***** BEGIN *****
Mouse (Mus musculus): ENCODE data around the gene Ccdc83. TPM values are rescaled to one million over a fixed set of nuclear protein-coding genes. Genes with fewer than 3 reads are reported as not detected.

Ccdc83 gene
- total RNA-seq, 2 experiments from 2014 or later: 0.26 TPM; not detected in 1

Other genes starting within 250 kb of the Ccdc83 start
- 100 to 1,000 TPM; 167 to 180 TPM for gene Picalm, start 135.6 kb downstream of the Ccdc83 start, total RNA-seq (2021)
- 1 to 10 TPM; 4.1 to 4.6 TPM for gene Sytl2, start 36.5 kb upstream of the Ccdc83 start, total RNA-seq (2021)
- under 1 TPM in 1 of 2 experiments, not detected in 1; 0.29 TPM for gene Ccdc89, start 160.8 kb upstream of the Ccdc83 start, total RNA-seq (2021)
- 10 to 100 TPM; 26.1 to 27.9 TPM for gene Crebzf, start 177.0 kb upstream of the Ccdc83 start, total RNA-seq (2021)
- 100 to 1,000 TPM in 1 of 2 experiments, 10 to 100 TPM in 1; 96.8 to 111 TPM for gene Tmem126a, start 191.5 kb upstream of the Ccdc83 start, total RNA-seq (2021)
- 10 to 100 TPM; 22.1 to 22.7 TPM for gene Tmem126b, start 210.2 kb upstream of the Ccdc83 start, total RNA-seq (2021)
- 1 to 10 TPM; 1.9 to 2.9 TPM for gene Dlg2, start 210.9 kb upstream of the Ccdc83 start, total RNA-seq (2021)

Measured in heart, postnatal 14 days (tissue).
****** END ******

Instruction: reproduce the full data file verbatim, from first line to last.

Mouse (Mus musculus): ENCODE data around the gene Ccdc83. TPM values are rescaled to one million over a fixed set of nuclear protein-coding genes. Genes with fewer than 3 reads are reported as not detected.

Ccdc83 gene
- total RNA-seq, 2 experiments from 2014 or later: 0.26 TPM; not detected in 1

Other genes starting within 250 kb of the Ccdc83 start
- 100 to 1,000 TPM; 167 to 180 TPM for gene Picalm, start 135.6 kb downstream of the Ccdc83 start, total RNA-seq (2021)
- 1 to 10 TPM; 4.1 to 4.6 TPM for gene Sytl2, start 36.5 kb upstream of the Ccdc83 start, total RNA-seq (2021)
- under 1 TPM in 1 of 2 experiments, not detected in 1; 0.29 TPM for gene Ccdc89, start 160.8 kb upstream of the Ccdc83 start, total RNA-seq (2021)
- 10 to 100 TPM; 26.1 to 27.9 TPM for gene Crebzf, start 177.0 kb upstream of the Ccdc83 start, total RNA-seq (2021)
- 100 to 1,000 TPM in 1 of 2 experiments, 10 to 100 TPM in 1; 96.8 to 111 TPM for gene Tmem126a, start 191.5 kb upstream of the Ccdc83 start, total RNA-seq (2021)
- 10 to 100 TPM; 22.1 to 22.7 TPM for gene Tmem126b, start 210.2 kb upstream of the Ccdc83 start, total RNA-seq (2021)
- 1 to 10 TPM; 1.9 to 2.9 TPM for gene Dlg2, start 210.9 kb upstream of the Ccdc83 start, total RNA-seq (2021)

Measured in heart, postnatal 14 days (tissue).